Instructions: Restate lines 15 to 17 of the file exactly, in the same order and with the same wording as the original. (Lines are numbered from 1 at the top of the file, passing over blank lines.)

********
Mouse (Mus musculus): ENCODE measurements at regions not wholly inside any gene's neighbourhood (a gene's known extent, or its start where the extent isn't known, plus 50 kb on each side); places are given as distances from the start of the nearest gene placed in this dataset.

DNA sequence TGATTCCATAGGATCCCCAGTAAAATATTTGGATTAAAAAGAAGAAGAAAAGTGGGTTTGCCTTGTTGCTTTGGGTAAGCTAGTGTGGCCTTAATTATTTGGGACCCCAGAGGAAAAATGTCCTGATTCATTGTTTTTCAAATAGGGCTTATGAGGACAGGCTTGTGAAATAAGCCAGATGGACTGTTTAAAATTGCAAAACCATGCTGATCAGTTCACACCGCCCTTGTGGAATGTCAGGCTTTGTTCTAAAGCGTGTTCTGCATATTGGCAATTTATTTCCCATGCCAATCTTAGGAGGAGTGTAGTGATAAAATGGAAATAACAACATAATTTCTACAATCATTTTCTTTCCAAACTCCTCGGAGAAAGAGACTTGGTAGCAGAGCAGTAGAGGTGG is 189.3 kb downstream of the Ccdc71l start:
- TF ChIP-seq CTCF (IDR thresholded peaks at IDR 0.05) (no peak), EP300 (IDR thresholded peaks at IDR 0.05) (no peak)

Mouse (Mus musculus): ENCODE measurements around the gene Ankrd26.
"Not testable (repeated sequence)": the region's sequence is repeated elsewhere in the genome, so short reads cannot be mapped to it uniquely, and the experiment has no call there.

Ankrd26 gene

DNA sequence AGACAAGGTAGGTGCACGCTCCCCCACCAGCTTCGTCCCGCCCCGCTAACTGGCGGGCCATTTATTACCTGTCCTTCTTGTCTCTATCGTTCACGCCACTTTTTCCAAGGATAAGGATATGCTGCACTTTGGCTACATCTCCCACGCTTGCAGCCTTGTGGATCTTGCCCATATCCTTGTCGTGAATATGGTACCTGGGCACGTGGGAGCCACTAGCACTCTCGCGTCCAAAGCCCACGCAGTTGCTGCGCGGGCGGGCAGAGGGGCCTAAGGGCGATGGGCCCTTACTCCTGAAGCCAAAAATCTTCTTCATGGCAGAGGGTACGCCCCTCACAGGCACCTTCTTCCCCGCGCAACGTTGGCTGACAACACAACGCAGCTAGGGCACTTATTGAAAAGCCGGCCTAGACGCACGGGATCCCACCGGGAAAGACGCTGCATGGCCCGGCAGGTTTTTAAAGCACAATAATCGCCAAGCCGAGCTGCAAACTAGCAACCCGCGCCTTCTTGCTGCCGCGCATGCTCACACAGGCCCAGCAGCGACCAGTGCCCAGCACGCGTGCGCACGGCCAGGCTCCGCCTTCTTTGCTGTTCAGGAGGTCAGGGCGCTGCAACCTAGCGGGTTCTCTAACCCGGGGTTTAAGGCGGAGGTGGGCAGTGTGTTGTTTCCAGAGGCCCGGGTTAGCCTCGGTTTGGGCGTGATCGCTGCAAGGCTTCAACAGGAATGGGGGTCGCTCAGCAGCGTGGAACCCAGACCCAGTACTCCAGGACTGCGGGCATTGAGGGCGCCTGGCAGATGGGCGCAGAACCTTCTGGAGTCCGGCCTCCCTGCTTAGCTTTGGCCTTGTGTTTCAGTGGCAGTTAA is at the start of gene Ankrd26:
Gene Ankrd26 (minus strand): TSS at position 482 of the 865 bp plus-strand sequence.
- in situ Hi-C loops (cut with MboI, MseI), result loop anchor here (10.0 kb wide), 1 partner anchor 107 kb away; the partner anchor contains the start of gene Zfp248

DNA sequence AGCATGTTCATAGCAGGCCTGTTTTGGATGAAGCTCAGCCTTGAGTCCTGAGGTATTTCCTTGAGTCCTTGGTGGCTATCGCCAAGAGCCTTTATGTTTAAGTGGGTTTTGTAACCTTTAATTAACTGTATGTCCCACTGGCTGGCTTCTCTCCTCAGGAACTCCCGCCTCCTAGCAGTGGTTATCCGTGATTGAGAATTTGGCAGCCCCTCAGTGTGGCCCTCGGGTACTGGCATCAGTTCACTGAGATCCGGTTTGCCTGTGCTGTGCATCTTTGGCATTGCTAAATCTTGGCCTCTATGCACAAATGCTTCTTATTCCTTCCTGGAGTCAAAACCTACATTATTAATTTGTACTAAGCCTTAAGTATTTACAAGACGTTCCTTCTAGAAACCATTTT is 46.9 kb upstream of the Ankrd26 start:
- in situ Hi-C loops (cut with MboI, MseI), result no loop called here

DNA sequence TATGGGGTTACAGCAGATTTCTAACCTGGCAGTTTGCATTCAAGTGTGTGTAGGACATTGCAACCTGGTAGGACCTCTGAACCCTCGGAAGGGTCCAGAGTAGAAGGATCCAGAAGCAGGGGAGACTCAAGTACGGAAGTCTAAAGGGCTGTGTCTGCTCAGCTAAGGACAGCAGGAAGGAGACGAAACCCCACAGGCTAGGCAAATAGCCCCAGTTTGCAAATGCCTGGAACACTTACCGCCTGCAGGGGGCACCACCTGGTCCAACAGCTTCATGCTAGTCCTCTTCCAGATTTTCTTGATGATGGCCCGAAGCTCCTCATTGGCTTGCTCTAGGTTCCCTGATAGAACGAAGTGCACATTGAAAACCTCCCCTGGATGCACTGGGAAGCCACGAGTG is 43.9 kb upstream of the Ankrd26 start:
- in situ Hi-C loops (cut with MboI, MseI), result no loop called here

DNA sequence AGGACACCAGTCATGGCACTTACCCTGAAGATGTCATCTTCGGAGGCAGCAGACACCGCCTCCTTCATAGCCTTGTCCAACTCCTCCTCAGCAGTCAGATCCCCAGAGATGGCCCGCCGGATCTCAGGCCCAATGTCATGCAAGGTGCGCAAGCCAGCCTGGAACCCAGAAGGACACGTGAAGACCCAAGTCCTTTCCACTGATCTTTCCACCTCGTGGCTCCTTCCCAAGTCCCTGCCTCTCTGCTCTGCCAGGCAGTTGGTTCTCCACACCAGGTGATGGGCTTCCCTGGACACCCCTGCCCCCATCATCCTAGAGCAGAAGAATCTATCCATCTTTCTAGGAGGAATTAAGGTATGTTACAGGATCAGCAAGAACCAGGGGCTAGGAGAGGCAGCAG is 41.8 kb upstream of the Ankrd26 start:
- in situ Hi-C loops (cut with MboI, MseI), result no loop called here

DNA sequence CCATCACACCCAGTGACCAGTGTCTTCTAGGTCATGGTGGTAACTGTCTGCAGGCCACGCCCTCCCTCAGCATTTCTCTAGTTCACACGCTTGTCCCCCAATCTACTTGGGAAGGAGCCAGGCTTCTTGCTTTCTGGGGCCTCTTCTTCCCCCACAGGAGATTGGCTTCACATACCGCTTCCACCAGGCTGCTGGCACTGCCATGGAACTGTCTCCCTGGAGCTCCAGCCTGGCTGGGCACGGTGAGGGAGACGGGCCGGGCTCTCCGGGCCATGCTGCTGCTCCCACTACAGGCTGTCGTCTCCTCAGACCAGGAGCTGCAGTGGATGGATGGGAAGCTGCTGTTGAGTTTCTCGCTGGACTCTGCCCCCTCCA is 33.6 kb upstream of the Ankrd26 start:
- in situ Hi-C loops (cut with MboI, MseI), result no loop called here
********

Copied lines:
- in situ Hi-C loops (cut with MboI, MseI), result no loop called here

DNA sequence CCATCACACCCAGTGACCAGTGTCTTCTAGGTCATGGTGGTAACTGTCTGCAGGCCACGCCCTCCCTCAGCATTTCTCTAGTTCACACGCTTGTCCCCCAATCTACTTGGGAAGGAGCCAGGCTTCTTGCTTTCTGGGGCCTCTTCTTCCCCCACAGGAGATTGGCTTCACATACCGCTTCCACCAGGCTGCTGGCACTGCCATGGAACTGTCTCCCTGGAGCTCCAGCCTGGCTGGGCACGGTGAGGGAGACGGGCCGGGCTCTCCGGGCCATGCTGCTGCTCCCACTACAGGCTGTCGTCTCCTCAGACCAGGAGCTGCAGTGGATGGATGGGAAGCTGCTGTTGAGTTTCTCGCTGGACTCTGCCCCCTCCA is 33.6 kb upstream of the Ankrd26 start:
- in situ Hi-C loops (cut with MboI, MseI), result no loop called here